Several Democratic U.S. senators have formally requested that the Department of Justice (DOJ) open an inquiry into Tennessee Republicans’ expulsion of two Black state representatives last week.
Reps. Justin Jones (D-Nashville) and Justin Pearson (D-Memphis) were expelled from their positions earlier this month after they used a bullhorn to lead protesters in chants for gun reform on the Tennessee House floor. The protest was also joined by Rep. Gloria Johnson (D-Knoxville).
Republican lawmakers immediately compared the Democrats’ participation in the protest to the January 6, 2021, attack on the U.S. Capitol building; Tennessee House Speaker Cameron Sexton claimed that the protest was “at least equivalent, maybe worse” than the violent attempt to overthrow the 2020 election, despite the fact that the Capitol attack resulted in numerous deaths and injuries while the protest for gun reform did not.
Pearson and Jones were subsequently expelled; Johnson, who is white, was allowed to remain in office.
Jones was reinstated on Monday by the Nashville Metro Council, while Pearson was reinstated on Wednesday through a vote by the Shelby County Board of Commissioners.
In a letter to U.S. Attorney General Merrick Garland, Democratic senators Raphael Warnock (Georgia), Alex Padilla (California), Chris Murphy (Connecticut) and Brian Schatz (Hawaii), along with Senate Majority Leader Chuck Schumer (New York), lodged a formal request for an investigation into whether the expulsions were a violation of Pearson’s or Jones’s civil rights.
The lawmakers requested that the DOJ examine whether Republicans’ action violated Jones’s and Pearson’s First Amendment right to free speech and assembly or statutes barring discrimination based on race. They also requested that the agency determine whether the expulsions infringed upon constituents’ 14th Amendment right to representation by legislators of their choice.
“Silencing legislators on the basis of their views or their participation in protected speech or protest is antithetical to American democracy and values,” the lawmakers wrote. “We cannot allow states to cite minor procedural violations as pretextual excuses to remove democratically-elected representatives, especially when these expulsions may have been at least partially on the basis of race. Allowing such behavior sets a dangerous — and undemocratic — precedent.”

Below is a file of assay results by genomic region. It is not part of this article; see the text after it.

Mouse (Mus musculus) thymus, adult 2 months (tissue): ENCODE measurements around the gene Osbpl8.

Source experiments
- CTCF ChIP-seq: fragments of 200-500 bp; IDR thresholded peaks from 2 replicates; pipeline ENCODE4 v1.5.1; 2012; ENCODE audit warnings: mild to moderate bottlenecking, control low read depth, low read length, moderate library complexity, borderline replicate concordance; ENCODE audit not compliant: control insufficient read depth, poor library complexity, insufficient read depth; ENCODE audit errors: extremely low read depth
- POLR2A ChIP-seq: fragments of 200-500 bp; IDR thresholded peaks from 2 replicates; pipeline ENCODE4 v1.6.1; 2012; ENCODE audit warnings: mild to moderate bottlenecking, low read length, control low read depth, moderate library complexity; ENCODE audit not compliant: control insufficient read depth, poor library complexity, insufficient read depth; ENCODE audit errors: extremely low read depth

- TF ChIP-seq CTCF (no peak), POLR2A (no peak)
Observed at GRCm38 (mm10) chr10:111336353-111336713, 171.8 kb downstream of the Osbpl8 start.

People of all goodwill in Tennessee and across America are deeply disturbed by these counter-democratic expulsions because they overturn and subvert the will of Tennessee voters in Nashville and Memphis.
The investigation was necessary, the Democratic senators said, not only to examine whether rights were violated or laws were broken, but also to deter future similar actions.
“We are deeply concerned that without immediate action by the U.S. Department of Justice, antidemocratic actors will only be emboldened, and we will see more troubling and more frequent incidents meant to unravel our democratic fabric,” the senators wrote.
The letter cited Bond v. Floyd, a 1966 U.S. Supreme Court case in which justices ruled that Julian Bond, a Black lawmaker in Georgia, had been unduly removed from his position due to his stance on the Vietnam War; amicus briefs in the case also asserted that race had played a role in his expulsion. The Supreme Court ultimately ruled that it was a violation of Bond’s First and Fourteenth Amendment rights for him to be denied a duly elected seat in the Georgia statehouse.
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